Friday, 5 April 2013

Warhammer Book Review - Swords of the Emperor By Chris Wraight

I've got to admit I was a little hesitant about reading this book. Although it is written by Chris Wraight, who I consider one of the better Black Library authors, a Warhammer story about two of the Empire's champions just didn’t grab me. It has been languishing on the 'to read' pile for some time now and has been overlooked in favour of Pariah and Heresy novels. Now its time has come and I regret taking this long to get round to it.

Another boon from Dagmire from the 40K Overlords, Swords of the Emperor is made up of two separate novels, Sword of Justice and Sword of Vengeance. Added to this are a couple of short stories each of which focuses on one of the books main protagonists, Ludwig Schwarzhelm and Kurt Helborg. Balancing action, intrigue and believe it or not politics whilst still keeping things interesting is no mean feat, but Wraight manages it. The novels directly follow each other, forming a cohesive whole story ambitiously epic in its scope.

This tale starts innocuously enough, Ludwig Schwarzhelm, freshly victorious from campaign, is sent by Emperor Karl Franz to deal with an electoral dispute in far off Averland. Struggling with the inane politics involved in the task, Schwarzhelm nonetheless discovers that not all is as it seems in the city of Averheim, a hidden canker within leading to devastating consequences. The second story deals with Schwarzhelm's quest for redemption as events escalate to the point where the fate of the entire Empire rests in the balance.

I felt the characters in this book were very well written. It is refreshing to read a story where the main character has such obvious and fundamental flaws. Schwarzhelm's rivalry with Helborg is portrayed in a very realistic and understandable way and his frustration at being saddled with his new role is palpable. There is also a fine cast of supporting figures, all of which are well characterised even if they do feature somewhat sporadically as the books focus shifts to encompass the various plot threads. As mentioned, the scope of the story is quite epic but the viewpoint is close. There are details and Wraight pays close attention to all aspects of the tale refusing to gloss over any of the narrative. The result is a book that feels quite dense and real. Wraight's writing style is easy enough to read although it certainly isn’t pulpy in the slightest. In fact the story and writing is handled in a refreshingly adult way and not dumbed down at any stage, Wraight handling the subject matter with more √©lan than many of his contemporaries. I couldn’t describe the book as unputdownable however (mainly because that's not a real adjective) as the pace of the narrative does dip somewhat, now and again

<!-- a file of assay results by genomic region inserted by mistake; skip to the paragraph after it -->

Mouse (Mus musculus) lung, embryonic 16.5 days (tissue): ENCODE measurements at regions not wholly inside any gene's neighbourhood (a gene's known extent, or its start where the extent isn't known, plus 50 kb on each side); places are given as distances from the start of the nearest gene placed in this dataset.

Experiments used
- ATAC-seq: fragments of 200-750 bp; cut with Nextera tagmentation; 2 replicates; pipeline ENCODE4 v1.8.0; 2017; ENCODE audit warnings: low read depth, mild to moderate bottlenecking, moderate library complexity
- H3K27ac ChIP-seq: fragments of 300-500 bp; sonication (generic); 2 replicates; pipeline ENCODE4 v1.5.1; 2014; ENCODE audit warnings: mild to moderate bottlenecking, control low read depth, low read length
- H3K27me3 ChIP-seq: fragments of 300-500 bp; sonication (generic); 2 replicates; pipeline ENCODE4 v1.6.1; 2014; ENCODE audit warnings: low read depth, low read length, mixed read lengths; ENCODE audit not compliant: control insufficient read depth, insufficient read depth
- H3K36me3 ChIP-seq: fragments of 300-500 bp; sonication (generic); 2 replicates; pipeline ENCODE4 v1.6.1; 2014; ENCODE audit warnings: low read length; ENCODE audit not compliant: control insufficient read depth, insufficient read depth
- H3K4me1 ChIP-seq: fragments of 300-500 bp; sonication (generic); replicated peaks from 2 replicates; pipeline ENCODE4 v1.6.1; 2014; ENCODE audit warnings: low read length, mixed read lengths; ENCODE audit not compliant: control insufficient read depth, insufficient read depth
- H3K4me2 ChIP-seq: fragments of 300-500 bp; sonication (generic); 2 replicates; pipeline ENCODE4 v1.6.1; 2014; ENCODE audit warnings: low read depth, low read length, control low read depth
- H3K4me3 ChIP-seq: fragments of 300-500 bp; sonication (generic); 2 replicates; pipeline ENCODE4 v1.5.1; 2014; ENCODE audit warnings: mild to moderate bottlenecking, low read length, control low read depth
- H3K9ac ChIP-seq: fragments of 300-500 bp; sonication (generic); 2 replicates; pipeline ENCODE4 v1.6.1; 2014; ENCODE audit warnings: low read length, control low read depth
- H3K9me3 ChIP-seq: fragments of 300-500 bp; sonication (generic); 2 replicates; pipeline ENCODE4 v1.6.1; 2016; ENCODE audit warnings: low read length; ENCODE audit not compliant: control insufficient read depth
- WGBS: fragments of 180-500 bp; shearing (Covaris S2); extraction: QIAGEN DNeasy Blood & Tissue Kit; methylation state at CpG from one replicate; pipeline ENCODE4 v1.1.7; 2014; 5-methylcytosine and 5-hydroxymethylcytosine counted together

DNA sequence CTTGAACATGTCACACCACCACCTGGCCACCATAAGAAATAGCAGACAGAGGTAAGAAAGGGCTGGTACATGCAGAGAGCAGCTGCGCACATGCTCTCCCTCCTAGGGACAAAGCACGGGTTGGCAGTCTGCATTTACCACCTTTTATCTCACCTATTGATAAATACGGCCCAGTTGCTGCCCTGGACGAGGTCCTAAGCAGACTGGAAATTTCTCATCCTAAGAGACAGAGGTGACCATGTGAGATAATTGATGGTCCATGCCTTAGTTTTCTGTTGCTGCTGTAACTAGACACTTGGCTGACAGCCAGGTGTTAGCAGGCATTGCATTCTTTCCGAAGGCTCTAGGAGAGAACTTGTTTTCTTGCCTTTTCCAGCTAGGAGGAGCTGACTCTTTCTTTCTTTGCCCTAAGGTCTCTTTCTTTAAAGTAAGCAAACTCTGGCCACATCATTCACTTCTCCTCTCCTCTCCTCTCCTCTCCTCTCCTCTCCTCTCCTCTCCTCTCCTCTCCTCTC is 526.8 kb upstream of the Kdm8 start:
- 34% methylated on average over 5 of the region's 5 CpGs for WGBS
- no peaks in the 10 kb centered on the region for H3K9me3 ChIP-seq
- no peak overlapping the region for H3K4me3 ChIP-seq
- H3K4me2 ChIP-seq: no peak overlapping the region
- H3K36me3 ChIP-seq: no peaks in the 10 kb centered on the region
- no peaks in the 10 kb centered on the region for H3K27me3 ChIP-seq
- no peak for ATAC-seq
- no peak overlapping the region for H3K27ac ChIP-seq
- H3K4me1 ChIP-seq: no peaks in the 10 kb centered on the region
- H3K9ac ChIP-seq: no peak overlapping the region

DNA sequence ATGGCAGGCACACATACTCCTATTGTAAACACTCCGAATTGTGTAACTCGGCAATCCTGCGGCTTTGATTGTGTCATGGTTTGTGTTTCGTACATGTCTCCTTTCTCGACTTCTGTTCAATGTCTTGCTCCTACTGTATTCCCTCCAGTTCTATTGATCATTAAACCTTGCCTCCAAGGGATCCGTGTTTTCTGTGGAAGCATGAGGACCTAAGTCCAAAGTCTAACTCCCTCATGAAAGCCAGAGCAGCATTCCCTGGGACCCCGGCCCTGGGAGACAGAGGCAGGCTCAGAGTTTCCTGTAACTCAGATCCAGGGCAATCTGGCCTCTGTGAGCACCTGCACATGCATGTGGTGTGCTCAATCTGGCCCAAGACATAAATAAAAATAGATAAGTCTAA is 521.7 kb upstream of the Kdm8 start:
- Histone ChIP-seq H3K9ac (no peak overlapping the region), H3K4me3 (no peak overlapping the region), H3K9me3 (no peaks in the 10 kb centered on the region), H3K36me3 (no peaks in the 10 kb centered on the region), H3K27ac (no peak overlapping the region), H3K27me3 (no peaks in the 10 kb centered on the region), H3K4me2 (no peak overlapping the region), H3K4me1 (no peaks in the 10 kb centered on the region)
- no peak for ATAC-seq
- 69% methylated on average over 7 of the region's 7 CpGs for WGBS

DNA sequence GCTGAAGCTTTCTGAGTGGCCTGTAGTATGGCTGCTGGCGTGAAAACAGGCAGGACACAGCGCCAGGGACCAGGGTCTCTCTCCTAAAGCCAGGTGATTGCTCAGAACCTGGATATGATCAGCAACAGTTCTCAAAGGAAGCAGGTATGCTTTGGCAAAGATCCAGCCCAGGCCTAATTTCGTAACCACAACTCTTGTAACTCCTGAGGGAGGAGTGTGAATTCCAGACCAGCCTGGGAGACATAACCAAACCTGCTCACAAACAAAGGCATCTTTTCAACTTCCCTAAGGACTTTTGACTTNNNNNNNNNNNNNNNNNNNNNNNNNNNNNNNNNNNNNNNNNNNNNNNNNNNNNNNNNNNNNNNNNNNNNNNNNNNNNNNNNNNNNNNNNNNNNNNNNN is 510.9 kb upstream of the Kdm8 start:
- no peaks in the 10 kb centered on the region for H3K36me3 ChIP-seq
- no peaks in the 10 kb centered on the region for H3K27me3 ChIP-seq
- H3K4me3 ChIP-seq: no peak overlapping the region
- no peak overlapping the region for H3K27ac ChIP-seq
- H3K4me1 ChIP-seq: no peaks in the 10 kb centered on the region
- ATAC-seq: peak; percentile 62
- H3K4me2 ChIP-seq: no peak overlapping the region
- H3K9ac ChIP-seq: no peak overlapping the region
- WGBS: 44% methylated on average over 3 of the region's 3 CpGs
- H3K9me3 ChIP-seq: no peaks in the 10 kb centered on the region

All in all, probably the greatest praise I can bestow upon Swords of the Emperor, however, is that just for a moment it made me want to get an Empire army. Wraight's vivid descriptions of battle sequences painted a heroic and gritty picture that I found myself craving in miniature form. Without resorting to any outlandish silliness (no monsters or Steam tanks) it falls to the rank and file and knights to carry the day and the action is so real you can almost feel it.

At the very least serving as a reminder to me not to judge a book by its cover, Swords of the Emperor is an excellent and intelligent read. The main story is compelling and the short stories have their own charm, one of which was one of my favourite entries in the Hammer and Bolter best of. Regardless of whether you are a fan of the Empire or not, this book comes highly recommended.



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